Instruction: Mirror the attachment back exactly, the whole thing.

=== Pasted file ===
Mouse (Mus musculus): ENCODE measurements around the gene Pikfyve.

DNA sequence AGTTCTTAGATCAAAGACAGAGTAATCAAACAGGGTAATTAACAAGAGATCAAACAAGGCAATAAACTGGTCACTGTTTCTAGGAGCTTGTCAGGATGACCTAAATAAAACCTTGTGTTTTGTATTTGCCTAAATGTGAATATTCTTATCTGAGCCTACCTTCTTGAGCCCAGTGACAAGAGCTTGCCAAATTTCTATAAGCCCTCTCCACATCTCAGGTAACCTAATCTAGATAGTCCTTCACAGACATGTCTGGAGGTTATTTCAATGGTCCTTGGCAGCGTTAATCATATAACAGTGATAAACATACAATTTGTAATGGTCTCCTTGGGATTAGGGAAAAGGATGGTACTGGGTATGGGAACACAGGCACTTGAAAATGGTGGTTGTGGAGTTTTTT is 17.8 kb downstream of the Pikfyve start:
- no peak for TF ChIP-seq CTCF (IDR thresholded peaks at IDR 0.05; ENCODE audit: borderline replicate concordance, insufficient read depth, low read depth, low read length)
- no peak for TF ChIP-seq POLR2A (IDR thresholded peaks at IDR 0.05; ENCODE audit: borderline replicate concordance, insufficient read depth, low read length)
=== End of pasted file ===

Mouse (Mus musculus): ENCODE measurements around the gene Pikfyve.

DNA sequence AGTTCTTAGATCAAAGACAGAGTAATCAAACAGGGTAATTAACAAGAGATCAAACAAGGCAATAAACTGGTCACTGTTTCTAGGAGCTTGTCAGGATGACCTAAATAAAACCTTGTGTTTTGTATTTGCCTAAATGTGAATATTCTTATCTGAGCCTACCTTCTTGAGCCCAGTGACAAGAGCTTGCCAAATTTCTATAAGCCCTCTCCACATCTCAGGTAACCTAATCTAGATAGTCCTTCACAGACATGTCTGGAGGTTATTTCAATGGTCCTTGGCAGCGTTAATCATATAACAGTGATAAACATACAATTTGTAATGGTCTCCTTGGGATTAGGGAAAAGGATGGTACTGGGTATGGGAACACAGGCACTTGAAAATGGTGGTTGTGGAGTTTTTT is 17.8 kb downstream of the Pikfyve start:
- no peak for TF ChIP-seq CTCF (IDR thresholded peaks at IDR 0.05; ENCODE audit: borderline replicate concordance, insufficient read depth, low read depth, low read length)
- no peak for TF ChIP-seq POLR2A (IDR thresholded peaks at IDR 0.05; ENCODE audit: borderline replicate concordance, insufficient read depth, low read length)